Finfish, large shrimp, and scallops may be placed directly on the grill grates and cooked until opaque. Smaller varieties are easier to turn if placed on water-soaked wooden skewers or in a grill basket. Shellfish, including mussels, clams and oysters, may be placed directly on the grill and cooked until their shells open—about five minutes. Discard any that do not open after cooking. With a little more preparation, whole lobsters and crabs may be grilled, but grilling lobster tails and king crab legs is an easier (and just as delicious) option.

As a general rule, seafood steaks and whole fish will take about 10 minutes to cook for each inch of thickness (measured in depth, not length). Thin fillets will take less time. If fillets have skin, place them skin side down and do not move the fish for at least two minutes to build up a crust that won’t stick. If grilling smaller fillets, make a few shallow slashes through the skin, which will keep the fillet from curling as the skin cooks and shrinks.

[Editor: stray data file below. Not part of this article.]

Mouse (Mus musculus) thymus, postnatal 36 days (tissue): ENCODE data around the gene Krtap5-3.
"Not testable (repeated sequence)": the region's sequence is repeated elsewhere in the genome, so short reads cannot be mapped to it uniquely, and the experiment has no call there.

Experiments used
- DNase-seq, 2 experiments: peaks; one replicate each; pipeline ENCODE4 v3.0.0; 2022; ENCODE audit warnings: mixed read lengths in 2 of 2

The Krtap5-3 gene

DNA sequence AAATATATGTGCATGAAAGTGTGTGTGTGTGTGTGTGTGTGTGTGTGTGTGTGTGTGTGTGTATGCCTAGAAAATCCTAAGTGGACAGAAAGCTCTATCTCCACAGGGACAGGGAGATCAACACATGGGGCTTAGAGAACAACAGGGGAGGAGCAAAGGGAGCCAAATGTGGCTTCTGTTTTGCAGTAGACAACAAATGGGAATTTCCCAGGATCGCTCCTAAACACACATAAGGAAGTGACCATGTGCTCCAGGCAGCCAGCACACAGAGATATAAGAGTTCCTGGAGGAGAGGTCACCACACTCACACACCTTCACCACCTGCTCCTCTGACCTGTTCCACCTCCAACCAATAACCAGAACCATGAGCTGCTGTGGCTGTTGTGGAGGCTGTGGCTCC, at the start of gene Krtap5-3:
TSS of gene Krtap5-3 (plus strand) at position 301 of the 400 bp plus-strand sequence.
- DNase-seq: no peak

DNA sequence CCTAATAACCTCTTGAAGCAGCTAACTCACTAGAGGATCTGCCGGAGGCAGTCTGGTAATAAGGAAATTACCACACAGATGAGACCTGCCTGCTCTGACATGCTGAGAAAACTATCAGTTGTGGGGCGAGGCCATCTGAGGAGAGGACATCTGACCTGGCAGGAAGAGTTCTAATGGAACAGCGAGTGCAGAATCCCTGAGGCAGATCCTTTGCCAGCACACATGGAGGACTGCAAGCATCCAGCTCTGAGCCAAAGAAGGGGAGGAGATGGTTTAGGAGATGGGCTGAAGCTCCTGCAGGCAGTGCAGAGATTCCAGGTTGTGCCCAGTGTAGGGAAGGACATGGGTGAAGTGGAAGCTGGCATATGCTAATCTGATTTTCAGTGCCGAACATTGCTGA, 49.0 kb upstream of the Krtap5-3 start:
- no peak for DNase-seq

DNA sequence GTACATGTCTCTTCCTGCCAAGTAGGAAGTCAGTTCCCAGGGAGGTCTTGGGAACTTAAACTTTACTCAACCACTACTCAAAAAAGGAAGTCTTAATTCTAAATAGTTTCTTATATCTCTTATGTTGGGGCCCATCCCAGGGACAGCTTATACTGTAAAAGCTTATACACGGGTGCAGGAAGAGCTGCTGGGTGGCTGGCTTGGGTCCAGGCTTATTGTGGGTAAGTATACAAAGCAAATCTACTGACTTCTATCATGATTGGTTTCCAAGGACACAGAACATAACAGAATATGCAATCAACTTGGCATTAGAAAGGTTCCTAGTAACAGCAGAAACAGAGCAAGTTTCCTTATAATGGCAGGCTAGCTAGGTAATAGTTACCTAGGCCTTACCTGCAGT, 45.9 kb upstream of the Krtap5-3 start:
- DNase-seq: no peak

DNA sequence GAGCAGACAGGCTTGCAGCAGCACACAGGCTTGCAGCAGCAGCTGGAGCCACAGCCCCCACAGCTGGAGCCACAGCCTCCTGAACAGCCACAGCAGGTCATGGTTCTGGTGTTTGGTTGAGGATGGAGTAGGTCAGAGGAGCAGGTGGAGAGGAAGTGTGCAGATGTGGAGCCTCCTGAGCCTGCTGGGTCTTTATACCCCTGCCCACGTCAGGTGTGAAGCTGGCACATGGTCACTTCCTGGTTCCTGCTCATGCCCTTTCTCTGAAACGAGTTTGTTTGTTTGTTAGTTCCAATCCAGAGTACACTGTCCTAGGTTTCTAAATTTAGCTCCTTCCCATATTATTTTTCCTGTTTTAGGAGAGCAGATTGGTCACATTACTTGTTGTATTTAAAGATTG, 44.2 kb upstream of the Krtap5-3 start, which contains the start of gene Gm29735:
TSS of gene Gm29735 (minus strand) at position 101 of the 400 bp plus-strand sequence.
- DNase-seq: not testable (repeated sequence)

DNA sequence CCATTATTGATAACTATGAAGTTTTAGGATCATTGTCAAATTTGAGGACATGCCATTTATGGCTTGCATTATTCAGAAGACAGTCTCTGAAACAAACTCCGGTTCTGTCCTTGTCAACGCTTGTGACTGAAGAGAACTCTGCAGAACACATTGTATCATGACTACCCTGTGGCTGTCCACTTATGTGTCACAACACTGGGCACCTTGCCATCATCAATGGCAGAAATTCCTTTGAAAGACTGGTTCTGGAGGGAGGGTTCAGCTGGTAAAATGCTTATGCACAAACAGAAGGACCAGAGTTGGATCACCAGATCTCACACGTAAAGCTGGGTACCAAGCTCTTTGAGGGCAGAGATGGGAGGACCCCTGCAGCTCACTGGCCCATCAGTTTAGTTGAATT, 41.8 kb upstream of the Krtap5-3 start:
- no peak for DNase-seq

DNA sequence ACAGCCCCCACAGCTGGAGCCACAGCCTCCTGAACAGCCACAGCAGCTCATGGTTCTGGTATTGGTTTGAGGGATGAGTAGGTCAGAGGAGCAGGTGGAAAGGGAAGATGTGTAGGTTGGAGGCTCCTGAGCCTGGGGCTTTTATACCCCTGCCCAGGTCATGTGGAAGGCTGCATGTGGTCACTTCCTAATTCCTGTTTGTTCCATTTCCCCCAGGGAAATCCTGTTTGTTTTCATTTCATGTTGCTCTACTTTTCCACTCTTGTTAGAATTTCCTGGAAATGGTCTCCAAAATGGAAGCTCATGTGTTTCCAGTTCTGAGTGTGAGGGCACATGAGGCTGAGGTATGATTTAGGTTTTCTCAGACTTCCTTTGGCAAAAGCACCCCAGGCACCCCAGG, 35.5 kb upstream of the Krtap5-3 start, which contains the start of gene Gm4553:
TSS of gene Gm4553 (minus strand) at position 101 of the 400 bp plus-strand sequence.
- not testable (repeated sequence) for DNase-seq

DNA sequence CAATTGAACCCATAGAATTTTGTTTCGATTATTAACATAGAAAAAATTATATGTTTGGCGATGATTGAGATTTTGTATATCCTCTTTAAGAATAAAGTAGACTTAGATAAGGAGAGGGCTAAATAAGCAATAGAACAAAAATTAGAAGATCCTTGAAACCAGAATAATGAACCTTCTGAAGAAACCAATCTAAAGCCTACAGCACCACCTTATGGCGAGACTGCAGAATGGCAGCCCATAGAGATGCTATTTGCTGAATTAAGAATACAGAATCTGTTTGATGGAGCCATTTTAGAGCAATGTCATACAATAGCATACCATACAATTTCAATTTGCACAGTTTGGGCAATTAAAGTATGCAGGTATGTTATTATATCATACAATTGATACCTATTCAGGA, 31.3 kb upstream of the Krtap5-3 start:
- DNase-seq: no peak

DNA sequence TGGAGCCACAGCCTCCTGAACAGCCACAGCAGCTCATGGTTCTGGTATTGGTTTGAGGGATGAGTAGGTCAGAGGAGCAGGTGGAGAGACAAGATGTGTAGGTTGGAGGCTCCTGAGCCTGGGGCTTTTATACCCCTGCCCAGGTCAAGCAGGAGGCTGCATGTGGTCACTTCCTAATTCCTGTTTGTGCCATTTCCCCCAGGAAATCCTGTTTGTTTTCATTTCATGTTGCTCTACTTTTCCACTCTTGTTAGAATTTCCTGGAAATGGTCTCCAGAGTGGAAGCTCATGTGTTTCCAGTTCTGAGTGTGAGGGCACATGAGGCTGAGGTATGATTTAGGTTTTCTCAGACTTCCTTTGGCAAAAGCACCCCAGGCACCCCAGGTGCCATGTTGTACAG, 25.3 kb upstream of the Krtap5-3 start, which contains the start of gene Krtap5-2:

Oven broiling adds a nutty, browned flavor and crisp texture to foods and is a quick and delicious way to cook many types of seafood. Fillets or steaks of finfish, large scallops or shrimp, and lobster tails are especially tasty when broiled.

Begin by preheating the broiler and adjusting the broiler rack. For thin fillets and small pieces of seafood, move the rack so that it is only about two inches from the heat source. This will allow the seafood to evenly brown before it overcooks, or becomes dry. For larger pieces of seafood, move the broiling rack four to six inches away from the heat source so that the inside cooks before the outside dries out or becomes tough.